Saturday, October 10, 2009

Middle-Sized Mind

Although half of what I listen to is from the 60s, it's not something usually apparent here. But today I felt like recommending some albums and reissues that all have something in common, somewhere.

3's a Crowd were sunshine pop / folk-rock group who not only released several topnotch singles, but a whole album. They are included on compilation series like Fading Yellow and Soft Sounds For Gentle People, but their 1968 album Christopher's Movie Matinée is well worth a listen! There are no reissues, but you will be able to find it online, and if you want some background history there is a beefy article on Garage Hangover.

Also shamefully lacking a re-release (Sundazed, what are you doing?) is the magnificent only album by another number group: The Eighth Day. On the Eighth Day was released in the same year and holds eleven great tunes. It is among the best sunshine albums I have heard, right up there with The Inner Dialogue and the best of The Sunshine Company. Like 3's a Crowd, they employ a healthy dose of 12-string picking

The Enfields were a jangly garage group from... Enfield, Delaware. I first heard them on a compilation called What a Way to Day, but recently heard this cd released by Get Hip! in 1993. You might still be able to find a copy, but it also exists online. The group was fronted by Ted Munda who later formed a band called Friends of the Family, who sound a lot like late era Love or even Montage. A Bomp list post calls him a white Arthur Lee, and it's easy to see why. A track by Friends of the Family is on a volume of Fading Yellow but I doubt it is the same band as that song sounds very different.

Cicadelic doesn't have much on Sundazed or Rev-Ola when it comes to reissues, but they've just dropped a great retrospective on The JuJus, known from Pebbles and Teenage Shutdown and many other comps. I love all the songs I have heard this band, so I'm going to pick it up soon as my wallet allows.

While you're checking out Cicadelic it might also be worth taking a look at The Kreeg cd. It's not available from them anymore, but can still be found on mailorders. The title-track is known from Garage Beat '66 and is one of my fave 60s songs, both jangly and forceful. The cd contains both more gentle and folky cuts and fuzzy garage rock stomp, all of it pretty much in a Revolver-era Beatles vein.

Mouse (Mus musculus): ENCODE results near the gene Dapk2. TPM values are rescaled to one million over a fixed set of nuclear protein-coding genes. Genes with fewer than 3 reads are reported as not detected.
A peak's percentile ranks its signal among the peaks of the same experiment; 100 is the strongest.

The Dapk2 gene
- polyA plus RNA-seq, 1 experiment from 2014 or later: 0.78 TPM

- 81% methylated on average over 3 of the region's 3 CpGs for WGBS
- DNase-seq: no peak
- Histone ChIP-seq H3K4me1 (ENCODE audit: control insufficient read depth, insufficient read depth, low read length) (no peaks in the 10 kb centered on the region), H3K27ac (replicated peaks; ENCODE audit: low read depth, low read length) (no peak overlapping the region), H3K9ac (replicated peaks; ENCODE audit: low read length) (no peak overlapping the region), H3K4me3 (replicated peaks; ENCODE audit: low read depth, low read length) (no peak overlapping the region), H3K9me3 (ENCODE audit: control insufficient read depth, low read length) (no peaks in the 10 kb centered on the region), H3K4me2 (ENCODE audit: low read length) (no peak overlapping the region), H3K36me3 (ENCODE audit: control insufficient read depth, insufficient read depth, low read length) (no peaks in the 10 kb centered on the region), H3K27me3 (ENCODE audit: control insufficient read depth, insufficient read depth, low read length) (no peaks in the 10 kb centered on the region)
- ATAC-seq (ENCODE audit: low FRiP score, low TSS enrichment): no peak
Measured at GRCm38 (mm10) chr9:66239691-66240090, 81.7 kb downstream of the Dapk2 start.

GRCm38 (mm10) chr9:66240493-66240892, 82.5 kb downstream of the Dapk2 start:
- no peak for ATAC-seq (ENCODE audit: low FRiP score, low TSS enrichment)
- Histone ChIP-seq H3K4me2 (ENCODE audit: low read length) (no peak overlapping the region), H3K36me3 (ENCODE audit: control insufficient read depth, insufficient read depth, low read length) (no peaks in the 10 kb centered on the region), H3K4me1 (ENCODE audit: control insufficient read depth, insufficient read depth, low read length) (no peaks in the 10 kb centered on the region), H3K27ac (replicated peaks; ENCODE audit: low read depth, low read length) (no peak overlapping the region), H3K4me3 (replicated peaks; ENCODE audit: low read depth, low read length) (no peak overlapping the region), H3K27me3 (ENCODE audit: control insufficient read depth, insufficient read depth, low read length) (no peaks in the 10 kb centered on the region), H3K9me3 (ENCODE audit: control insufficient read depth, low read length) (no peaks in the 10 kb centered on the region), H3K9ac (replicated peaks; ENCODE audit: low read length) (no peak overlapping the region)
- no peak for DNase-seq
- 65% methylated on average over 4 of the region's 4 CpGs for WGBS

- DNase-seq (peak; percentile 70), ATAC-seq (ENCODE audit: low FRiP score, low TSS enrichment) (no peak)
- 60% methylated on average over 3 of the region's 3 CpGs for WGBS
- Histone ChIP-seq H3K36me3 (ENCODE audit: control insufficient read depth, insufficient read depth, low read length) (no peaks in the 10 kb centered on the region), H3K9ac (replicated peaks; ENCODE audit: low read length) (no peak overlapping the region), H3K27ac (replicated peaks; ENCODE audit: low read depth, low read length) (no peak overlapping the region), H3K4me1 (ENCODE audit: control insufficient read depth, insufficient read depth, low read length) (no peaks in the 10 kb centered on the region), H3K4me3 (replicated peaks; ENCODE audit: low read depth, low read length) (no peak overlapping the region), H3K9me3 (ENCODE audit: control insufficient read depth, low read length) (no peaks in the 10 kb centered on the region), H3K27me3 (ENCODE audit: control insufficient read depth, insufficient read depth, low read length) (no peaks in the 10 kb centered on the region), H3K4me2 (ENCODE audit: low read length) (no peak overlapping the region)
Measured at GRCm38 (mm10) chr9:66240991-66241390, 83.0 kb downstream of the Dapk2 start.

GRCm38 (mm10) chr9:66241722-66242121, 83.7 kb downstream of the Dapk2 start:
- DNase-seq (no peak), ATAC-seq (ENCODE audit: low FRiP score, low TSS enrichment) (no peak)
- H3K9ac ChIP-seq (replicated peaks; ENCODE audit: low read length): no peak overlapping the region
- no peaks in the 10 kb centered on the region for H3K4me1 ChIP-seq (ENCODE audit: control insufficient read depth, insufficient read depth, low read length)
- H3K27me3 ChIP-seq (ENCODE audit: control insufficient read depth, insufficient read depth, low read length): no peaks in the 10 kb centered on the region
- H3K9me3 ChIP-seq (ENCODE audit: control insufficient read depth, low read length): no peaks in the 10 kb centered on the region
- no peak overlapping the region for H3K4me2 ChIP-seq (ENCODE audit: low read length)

I was disappointed to say the least that this cd is no longer available. The Heart Beats is one of those groups on Girls In the Garage that tend to pass you by. But now I think "Cryin' Inside" is a great track! What changed my mind was this amazing performance of "Time Won't Let Me". Those Texas girl look like they are about 14 and must have had a hip manager, seeing as they're obviously sponsored by Vox and are playing a song by The Outsiders! The best song by far I've heard by them though, is their take on "Little Latin Lupe Lu". It's on volume five of Garage Beat '66, but for some reason the download I had of that was lacking this and another track right at the end. It's been amended now, and I will definitely play this somewhere in the near future.

3 comments:

Bill said...

I just found that YouTube video today of the Heartbeats doing "Time Won't Let Me." Pretty cool version! Seems they were 12 to 15 at the time and their manager was the mom of the Drummer and the rhythm guitarist in the middle with the groovy dance moves! Good post here, keep on rockin' in the Garage!

OLT said...

Hi, do you have a copy of this you can post? I can't find it on eBay or anywhere online :( and I want to hear more!

Thanks!

OLT said...

Eeep! And by "this" I mean The Heart Beats & Other Texas Girls of the 60s.

Thanks again.